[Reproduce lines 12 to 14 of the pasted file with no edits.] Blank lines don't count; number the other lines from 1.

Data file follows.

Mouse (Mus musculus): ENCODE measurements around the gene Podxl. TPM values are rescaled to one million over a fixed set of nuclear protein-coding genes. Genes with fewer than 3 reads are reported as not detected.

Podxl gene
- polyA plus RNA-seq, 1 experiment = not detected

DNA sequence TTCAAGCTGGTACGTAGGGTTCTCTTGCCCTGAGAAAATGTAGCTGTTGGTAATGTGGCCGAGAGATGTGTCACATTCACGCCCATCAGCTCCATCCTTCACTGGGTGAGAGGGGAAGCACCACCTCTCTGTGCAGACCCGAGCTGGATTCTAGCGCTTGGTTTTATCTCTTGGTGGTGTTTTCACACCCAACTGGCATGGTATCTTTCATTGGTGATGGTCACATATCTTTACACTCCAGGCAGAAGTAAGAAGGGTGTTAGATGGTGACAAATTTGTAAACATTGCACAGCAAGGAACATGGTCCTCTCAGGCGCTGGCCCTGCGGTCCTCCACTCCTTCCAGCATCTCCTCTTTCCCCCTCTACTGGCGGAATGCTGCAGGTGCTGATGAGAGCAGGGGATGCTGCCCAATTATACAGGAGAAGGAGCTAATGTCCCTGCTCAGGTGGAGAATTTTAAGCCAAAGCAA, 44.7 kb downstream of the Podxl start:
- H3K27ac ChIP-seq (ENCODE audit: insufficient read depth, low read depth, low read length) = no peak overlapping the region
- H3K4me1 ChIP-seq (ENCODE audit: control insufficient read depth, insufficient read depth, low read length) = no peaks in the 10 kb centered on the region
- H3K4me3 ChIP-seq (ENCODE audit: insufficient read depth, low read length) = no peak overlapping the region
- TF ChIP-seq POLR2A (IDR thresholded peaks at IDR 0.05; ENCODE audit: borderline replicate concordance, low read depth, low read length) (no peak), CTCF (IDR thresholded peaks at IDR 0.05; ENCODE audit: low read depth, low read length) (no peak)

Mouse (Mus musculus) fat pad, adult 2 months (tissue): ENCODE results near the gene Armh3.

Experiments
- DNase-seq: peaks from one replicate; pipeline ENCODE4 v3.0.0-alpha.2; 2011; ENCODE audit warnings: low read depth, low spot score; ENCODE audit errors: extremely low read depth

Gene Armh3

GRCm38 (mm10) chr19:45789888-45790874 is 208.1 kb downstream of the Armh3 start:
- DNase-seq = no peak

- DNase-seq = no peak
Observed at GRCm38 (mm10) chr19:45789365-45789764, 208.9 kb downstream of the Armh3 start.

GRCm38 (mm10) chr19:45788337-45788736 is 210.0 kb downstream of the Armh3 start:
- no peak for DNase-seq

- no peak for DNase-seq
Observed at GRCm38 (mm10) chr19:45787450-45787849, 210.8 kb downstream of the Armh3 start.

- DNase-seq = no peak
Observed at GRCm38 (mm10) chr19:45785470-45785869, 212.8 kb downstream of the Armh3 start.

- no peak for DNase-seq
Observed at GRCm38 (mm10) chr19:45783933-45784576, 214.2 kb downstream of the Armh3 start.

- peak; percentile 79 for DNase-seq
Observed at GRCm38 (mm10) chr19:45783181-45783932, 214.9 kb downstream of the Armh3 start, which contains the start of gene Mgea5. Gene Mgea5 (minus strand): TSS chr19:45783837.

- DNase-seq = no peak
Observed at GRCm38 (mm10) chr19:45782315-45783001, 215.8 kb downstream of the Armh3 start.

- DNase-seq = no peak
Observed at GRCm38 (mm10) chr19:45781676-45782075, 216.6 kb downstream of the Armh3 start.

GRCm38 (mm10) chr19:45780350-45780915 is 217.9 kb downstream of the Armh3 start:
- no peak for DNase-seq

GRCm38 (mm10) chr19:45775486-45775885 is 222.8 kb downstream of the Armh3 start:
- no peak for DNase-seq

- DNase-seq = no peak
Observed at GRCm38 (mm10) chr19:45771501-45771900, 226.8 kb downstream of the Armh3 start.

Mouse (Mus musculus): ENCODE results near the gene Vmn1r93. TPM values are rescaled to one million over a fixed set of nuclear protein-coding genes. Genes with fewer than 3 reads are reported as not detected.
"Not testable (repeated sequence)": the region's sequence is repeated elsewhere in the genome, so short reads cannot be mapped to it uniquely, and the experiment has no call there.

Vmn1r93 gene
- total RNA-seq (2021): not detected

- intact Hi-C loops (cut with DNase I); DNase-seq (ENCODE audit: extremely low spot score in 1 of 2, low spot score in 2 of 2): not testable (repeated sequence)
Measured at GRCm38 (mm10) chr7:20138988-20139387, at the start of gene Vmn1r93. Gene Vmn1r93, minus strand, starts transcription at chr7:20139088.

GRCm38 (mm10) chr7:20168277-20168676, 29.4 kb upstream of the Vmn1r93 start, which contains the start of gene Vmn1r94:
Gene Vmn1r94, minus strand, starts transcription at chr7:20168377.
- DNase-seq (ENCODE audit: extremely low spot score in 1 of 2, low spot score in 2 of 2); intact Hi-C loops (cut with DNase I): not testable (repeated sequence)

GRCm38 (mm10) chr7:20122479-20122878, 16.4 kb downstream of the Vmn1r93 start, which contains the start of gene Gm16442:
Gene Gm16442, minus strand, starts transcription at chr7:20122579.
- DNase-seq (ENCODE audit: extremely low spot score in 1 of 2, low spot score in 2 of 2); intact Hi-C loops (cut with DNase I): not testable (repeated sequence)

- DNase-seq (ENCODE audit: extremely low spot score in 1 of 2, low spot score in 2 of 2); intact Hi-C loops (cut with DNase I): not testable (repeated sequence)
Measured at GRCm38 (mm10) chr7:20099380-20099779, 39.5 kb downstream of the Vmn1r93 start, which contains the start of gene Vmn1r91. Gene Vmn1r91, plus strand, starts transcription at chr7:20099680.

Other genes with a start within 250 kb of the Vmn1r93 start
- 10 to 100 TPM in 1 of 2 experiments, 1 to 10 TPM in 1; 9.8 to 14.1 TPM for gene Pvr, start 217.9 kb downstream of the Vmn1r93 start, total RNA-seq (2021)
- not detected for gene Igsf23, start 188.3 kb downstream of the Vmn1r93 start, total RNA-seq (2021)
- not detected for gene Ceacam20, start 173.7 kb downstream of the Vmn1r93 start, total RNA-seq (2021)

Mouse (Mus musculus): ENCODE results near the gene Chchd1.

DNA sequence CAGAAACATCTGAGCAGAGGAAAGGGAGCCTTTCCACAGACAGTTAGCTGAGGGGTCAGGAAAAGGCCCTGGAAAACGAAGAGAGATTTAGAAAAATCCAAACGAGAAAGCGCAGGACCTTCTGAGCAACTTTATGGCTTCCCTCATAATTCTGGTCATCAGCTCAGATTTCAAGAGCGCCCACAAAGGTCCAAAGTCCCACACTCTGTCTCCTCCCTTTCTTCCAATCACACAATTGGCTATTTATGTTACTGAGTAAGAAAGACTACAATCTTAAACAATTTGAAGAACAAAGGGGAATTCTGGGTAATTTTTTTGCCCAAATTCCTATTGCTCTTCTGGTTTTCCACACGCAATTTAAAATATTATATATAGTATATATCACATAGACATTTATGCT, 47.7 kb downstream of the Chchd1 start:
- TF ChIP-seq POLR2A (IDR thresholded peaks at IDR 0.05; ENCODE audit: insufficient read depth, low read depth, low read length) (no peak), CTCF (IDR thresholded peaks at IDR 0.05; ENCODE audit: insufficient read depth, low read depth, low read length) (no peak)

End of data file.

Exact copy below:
Gene Armh3

GRCm38 (mm10) chr19:45789888-45790874 is 208.1 kb downstream of the Armh3 start:
- DNase-seq = no peak